Manic depression (bipolar disorder)

Manic depression or bipolar disorder is a brain disorder that causes unusual shifts in mood, energy, activity levels, sleep patterns and behaviors, people with bipolar disorder will experience contrasting episodes of intense highs and unbearable lows – mania and depression which affects the ability to perform day to day tasks.

Symptoms of a depressive mood episode may include:

  • feeling sad, hopeless or irritable most of the time
  • lacking energy
  • difficulty concentrating and remembering things
  • loss of interest in everyday activities
  • feelings of emptiness or worthlessness
  • feelings of guilt and despair
  • feeling pessimistic about everything
  • self-doubt
  • being delusional, having hallucinations and disturbed or illogical thinking
  • lack of appetite
  • difficulty sleeping
  • waking up early
  • suicidal thoughts

Mania can cause completely different symptoms such as:

  • Increased sexual desire
  • feeling overly happy or “high” for long periods of time
  • having a decreased need for sleep
  • talking very fast, often with racing thoughts
  • feeling extremely restless or impulsive
  • becoming easily distracted
  • having overconfidence in your abilities

Types of bipolar disorder

Bipolar I disorder: involves at least one manic or mixed episode. Most people experience depression as well.

Bipolar II disorder: involves at least one episode of hypomania and an episode of depression.

Cyclothymia: involves hypomania and mild symptoms of depression (not a full episode of depression) experienced most of the time over at least a two-year period.

Causes of bipolar disorder

There is no single cause for bipolar disorder but it’s a combination of factors that interact:

Brain-chemical imbalances. Bipolar disorder is widely believed to be the result of chemical imbalances in the brain.

The chemicals responsible for controlling the brain’s functions are called neurotransmitters and include noradrenaline, serotonin and dopamine.

There’s some evidence that if there’s an imbalance in the levels of one or more neurotransmitters, a person may develop some symptoms of bipolar disorder.

Genetics. There is no conclusive medical evidence or agreement amongst experts that genes cause bipolar disorder. However there is definitely a genetic component, with some families showing much higher occurrences of bipolar disorder, an individual with a close relative such as a parent or sibling who is manic depressive is far more likely to also develop symptoms.

Environmental factors. Life altering events and stressful situations are common triggers of bipolar disorder symptoms. These may include the breakdown of a relationship, the death of a loved-one, abuse or trauma.

Treatment

Bipolar is a lifelong condition. Its unpredictable and when left untreated it can be devastating. Treatment for bipolar disorder aims to reduce the severity and number of episodes of depression and mania to allow as normal a life as possible.

Monitored treatment of bipolar disorder depends on a few things. Prescription medication alone is usually not the answer. To get the most out of any treatment it’s good to educate yourself of all possible treatments that are available to you, talk with family member and communicate openly with your therapist or doctor, consider lifestyle chances and look to secure a positive support system.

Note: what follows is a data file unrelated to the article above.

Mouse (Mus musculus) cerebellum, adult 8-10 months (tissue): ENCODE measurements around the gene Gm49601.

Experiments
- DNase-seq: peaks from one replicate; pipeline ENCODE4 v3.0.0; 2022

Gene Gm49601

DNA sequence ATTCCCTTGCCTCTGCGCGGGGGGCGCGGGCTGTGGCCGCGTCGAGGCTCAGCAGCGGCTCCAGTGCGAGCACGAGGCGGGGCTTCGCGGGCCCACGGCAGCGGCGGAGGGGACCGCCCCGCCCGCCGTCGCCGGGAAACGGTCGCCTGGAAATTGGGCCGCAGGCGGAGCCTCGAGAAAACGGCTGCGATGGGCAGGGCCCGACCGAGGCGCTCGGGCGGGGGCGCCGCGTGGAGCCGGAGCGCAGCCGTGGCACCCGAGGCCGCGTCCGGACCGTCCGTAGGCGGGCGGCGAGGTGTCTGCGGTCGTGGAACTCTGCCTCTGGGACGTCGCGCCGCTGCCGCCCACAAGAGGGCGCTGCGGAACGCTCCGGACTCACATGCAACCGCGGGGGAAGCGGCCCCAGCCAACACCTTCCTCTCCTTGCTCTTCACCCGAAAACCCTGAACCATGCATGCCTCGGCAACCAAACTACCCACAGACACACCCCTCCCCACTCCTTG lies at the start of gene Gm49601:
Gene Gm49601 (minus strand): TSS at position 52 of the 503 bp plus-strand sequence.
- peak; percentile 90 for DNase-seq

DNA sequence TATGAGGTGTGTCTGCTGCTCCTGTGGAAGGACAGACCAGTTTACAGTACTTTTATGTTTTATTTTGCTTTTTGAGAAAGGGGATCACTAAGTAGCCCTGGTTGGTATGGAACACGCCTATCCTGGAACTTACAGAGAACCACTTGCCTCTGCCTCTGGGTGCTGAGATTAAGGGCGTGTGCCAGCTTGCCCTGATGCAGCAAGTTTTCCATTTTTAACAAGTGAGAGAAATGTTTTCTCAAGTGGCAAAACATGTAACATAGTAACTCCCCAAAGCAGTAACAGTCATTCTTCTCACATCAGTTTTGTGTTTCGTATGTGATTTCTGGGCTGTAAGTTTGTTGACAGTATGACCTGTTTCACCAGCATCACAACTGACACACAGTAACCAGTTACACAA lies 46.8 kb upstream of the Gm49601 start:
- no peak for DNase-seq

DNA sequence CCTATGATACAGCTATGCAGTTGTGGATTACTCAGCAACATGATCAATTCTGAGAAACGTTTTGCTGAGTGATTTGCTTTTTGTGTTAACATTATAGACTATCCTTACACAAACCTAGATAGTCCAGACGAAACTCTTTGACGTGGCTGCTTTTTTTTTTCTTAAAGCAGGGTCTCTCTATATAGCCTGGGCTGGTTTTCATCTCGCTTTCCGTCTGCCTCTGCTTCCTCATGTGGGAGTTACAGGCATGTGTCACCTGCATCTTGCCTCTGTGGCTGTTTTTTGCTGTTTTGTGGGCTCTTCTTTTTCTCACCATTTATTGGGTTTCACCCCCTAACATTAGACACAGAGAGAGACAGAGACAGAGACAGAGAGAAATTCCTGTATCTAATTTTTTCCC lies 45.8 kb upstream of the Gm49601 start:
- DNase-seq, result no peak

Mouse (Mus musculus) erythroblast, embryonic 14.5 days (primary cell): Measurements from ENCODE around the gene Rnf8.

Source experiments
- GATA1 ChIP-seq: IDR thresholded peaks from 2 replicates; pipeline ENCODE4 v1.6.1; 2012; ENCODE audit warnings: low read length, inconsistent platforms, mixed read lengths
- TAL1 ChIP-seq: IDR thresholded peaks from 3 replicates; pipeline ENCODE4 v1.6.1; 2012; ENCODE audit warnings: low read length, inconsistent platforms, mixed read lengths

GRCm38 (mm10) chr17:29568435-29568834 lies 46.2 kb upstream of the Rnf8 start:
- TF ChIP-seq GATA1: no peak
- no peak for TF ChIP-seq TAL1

Medications may include:

  • Mood stabilizers. You’ll typically need mood-stabilizing medication to control manic or hypomanic episodes. Examples of mood stabilizers include lithium (Lithobid), valproic acid (Depakene), divalproex sodium (Depakote), carbamazepine (Tegretol, Equetro, others) and lamotrigine (Lamictal).
  • Antipsychotics. If symptoms of depression or mania persist in spite of treatment with other medications, adding an antipsychotic drug such as olanzapine (Zyprexa), risperidone (Risperdal), quetiapine (Seroquel), aripiprazole (Abilify), ziprasidone (Geodon), lurasidone (Latuda) or asenapine (Saphris) may help. Your doctor may prescribe some of these medications alone or along with a mood stabilizer.
  • Cannabis. Homegrown cannabis plants grown from widely available cannabis seeds can have a relaxation on depression.Such seeds can be bought easily from places like ICE HeadShop Cannabis Seeds. Alternatively CBD OIL is also known to help with depression and varieties of strength depending on dosages, these can be found if you click here.
  • Antidepressants. Your doctor may add an antidepressant to help manage depression. Because an antidepressant can sometimes trigger a manic episode, it’s usually prescribed along with a mood stabilizer or antipsychotic.
  • Antidepressant-antipsychotic. The medication Symbyax combines the antidepressant fluoxetine and the antipsychotic olanzapine. It works as a depression treatment and a mood stabilizer.

Psychosocial treatments

Psychosocial treatments include one of the following explained below.

  • Cognitive Behavioural Therapy (CBT) – this is mainly recommended for the depressive episodes of bipolar disorder.
  • Psycho education – this involves learning about your illness, your treatment and how to recognise signs of becoming unwell again so you can prevent a full episode. Psycho education may also be helpful for anyone who is supporting you, such as family, a partner or a trusted colleague.
  • Family therapy – this works on family relationships to improve how you feel. This can help reduce any problems in the family which add to, or are because of, your symptoms.